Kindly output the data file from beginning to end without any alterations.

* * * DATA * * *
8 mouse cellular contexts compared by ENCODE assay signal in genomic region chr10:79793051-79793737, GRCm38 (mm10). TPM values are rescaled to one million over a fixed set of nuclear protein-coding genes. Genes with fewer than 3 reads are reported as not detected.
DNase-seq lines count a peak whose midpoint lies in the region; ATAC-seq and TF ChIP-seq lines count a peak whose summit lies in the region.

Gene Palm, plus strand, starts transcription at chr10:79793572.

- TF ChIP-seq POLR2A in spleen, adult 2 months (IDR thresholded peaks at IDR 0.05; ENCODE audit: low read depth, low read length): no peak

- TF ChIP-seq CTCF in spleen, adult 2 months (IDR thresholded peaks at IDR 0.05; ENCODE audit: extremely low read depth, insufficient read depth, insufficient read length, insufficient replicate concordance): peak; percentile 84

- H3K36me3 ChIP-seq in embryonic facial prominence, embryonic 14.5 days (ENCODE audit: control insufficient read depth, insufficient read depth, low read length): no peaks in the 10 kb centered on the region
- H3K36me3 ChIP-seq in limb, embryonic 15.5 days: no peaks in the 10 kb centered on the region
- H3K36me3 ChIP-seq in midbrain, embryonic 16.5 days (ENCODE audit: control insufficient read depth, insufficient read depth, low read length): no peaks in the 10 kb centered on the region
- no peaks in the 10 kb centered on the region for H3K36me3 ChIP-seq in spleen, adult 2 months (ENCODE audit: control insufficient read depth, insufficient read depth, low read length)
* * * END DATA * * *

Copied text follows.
8 mouse cellular contexts compared by ENCODE assay signal in genomic region chr10:79793051-79793737, GRCm38 (mm10). TPM values are rescaled to one million over a fixed set of nuclear protein-coding genes. Genes with fewer than 3 reads are reported as not detected.
DNase-seq lines count a peak whose midpoint lies in the region; ATAC-seq and TF ChIP-seq lines count a peak whose summit lies in the region.

Gene Palm, plus strand, starts transcription at chr10:79793572.

- TF ChIP-seq POLR2A in spleen, adult 2 months (IDR thresholded peaks at IDR 0.05; ENCODE audit: low read depth, low read length): no peak

- TF ChIP-seq CTCF in spleen, adult 2 months (IDR thresholded peaks at IDR 0.05; ENCODE audit: extremely low read depth, insufficient read depth, insufficient read length, insufficient replicate concordance): peak; percentile 84

- H3K36me3 ChIP-seq in embryonic facial prominence, embryonic 14.5 days (ENCODE audit: control insufficient read depth, insufficient read depth, low read length): no peaks in the 10 kb centered on the region
- H3K36me3 ChIP-seq in limb, embryonic 15.5 days: no peaks in the 10 kb centered on the region
- H3K36me3 ChIP-seq in midbrain, embryonic 16.5 days (ENCODE audit: control insufficient read depth, insufficient read depth, low read length): no peaks in the 10 kb centered on the region
- no peaks in the 10 kb centered on the region for H3K36me3 ChIP-seq in spleen, adult 2 months (ENCODE audit: control insufficient read depth, insufficient read depth, low read length)